After 6 long months of Coronavirus and quarantining, it finally is starting to feel like the world is moving back towards some level of normalcy. New York just announced indoor dining would begin in October, malls are opening up, and people are starting to move back into their apartments in cities around the country. More importantly, people seem to finally be comfortable hanging out and seeing friends again, even with 6 feet of distance and masks.
This feels like an incredible moment in our world, but honestly it sucks complete ass. Here’s why.
1. Remembering How to Talk to People
For those who have re-entered adult society, there are generally two stages of your socializations. At first, you’re genuinely excited to see your friend for the first time in months and you have a blast catching up and telling quarantine stories. “Oh wow, you were staying at your parents?! What was that like” “So what’s your office saying about going back?” “Yeah no your Instagram stories have been really fun and not annoying.”
But then inevitably you hit a lull and you realize…you have no idea how to talk to people anymore. So little has actually happened in your life that you don’t have much to say. And you’re so used to your routine of silence, one that starts with staying on mute for every call during the work day and ends with mindlessly watching Netflix and Tik Toks at night, that you are now absolutely clueless when it comes to keeping up a conversation.
In my case, if someone is not interested in talking about how Nickelback revolutionized the music industry, I am just straight up out of conversation topics.
2. dealing With People Wearing Masks
I simply do not like speaking to other people when we are both wearing masks. I know it’s safer but it honestly scares me. I am a horrible listener and generally rely on facial cues to determine if someone likes me, hates me, or is jealous of my observational comedy on post quarantine socialization norms. I also have no idea what strangers look like now, which is valuable information. If you’re bringing a new friend, I need to know how hot they are so I can decide to respect them or not.
The only benefit to the masks is that you don’t really have to brush your teeth anymore, since your mouth is either covered or far enough away from someone that they won’t smell your breath. You get at least 3 minutes back in your day that would’ve been spent brushing or god forbid, flossing.
3. having to Hide the Wart on Your Knee
I have been growing a wart on my knee for the past few years and it has really blossomed during quarantine. To be honest, I completely forgot it existed and no one really saw Walt (name for the Wart) since every interaction with a friend was over Zoom. Now that we can hang out in person and I’ve been wearing shorts and flaunting my knees, the inevitable questions alwayssssss come.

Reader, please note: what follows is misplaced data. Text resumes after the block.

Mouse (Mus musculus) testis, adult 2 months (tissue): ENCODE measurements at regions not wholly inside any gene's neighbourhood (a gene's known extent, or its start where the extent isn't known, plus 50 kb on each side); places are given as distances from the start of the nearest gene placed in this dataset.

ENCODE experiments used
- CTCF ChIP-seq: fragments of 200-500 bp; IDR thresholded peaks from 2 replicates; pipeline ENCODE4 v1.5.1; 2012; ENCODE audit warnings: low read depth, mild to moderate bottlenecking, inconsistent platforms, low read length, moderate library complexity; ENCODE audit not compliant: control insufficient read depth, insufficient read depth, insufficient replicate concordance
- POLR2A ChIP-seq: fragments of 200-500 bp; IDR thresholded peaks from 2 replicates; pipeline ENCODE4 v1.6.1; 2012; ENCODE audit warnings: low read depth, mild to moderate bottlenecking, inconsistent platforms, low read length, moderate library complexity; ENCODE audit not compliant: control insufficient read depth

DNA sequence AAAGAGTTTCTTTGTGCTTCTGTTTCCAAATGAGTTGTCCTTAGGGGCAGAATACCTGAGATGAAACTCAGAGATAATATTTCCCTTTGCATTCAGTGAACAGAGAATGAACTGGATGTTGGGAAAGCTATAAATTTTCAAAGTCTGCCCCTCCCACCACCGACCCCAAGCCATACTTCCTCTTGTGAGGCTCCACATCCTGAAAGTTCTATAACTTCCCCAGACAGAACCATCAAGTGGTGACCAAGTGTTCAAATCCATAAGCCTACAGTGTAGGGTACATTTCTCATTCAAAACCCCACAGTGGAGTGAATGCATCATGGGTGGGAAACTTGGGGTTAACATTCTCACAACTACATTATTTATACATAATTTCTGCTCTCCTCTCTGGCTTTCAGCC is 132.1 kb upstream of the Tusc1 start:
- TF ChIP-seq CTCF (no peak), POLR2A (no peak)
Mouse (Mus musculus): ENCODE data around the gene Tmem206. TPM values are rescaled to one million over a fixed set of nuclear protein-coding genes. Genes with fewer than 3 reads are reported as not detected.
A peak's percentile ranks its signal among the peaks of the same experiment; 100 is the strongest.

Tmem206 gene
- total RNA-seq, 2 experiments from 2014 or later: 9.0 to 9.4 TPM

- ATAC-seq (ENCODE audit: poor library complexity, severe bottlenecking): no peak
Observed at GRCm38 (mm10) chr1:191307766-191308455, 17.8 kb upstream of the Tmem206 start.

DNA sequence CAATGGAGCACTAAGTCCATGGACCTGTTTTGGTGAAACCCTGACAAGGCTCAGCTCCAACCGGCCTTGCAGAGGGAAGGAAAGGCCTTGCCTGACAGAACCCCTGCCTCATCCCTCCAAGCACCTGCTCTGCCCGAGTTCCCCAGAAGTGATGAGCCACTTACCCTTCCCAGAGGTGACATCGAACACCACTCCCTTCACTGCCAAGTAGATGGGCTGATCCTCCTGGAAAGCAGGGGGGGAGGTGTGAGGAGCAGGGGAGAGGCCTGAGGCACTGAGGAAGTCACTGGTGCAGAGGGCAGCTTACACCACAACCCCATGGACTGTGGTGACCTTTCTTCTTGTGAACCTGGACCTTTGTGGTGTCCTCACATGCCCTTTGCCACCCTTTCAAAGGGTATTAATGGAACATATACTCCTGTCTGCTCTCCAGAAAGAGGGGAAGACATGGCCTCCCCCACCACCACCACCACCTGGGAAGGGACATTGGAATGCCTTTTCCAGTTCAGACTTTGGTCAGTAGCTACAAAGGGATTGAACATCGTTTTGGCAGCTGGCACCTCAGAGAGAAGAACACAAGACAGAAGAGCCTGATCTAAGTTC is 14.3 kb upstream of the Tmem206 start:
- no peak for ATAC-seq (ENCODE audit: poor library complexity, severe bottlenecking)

“Is that a wart on your knee?” Yes.
“It’s really big.” Thank you : )
“Have you tried getting rid of it.” No? It’s a big part of my personality now and one of my longest lasting relationships.
“Can you maybe cover it up?” Your jealousy of the fleshy, painless growth on my leg is no reason for me to hide my natural beauty.
I think without a doubt this is something that we can all relate to.
4. Keeping a SOCIAL CALENDAR IS Exhausting
If you’ve been hanging out with people for the last month or so, COVID is no longer a legitimate get out of jail free card for getting out of plans. So, for better of for worse, you are sort of forced to say yes to most invitations.
Just yesterday, I realized I accidentally scheduled two events for the same night. Since it’s generally hard to get more than 4 people outside of my family to like me, this hasn’t happened in some time. And since I also refuse to keep a calendar (the government doesn’t need to know what I’m doing) I’m stuck either writing a schedule on my hand, trying to memorize things in my head, or alienating everyone around me. All of those sound equally appealing.
5. Uncomfortable seating
Since COVID is still very much a thing, most times you’re seeing people, it’s outdoors. And I hate the outdoors. I’m one of the least flexible people in America, both physically and emotionally. I’m sorry but I do not want to sit on a blanket in the park. It’ll destroy me.
Also, my wart makes it extremely painful to bend my kneed sometimes, which is really kind of the crux of this point, and frankly, the entire blog.
6. People Don’t Accept the New You
If you’re like me, you used the quarantine as an opportunity to completely change your entire personality. With some time removed from normal life, you had the chance to focus on what matters to you. Maybe you decided to become a baker or movie buff or just really annoying on Instagram stories (this is most of you.) Personally, I moved to Brooklyn and started a skin care routine that consists of putting moisturizer on my face most mornings if I can remember. Both those things are now my entire personality.
The point is, you’re different now and you want to put your bad habits behind you. But when you see some of your ‘friends,’ they don’t always accept this new version of you and might even criticize the wart on your knee. So be it. Live your life for you.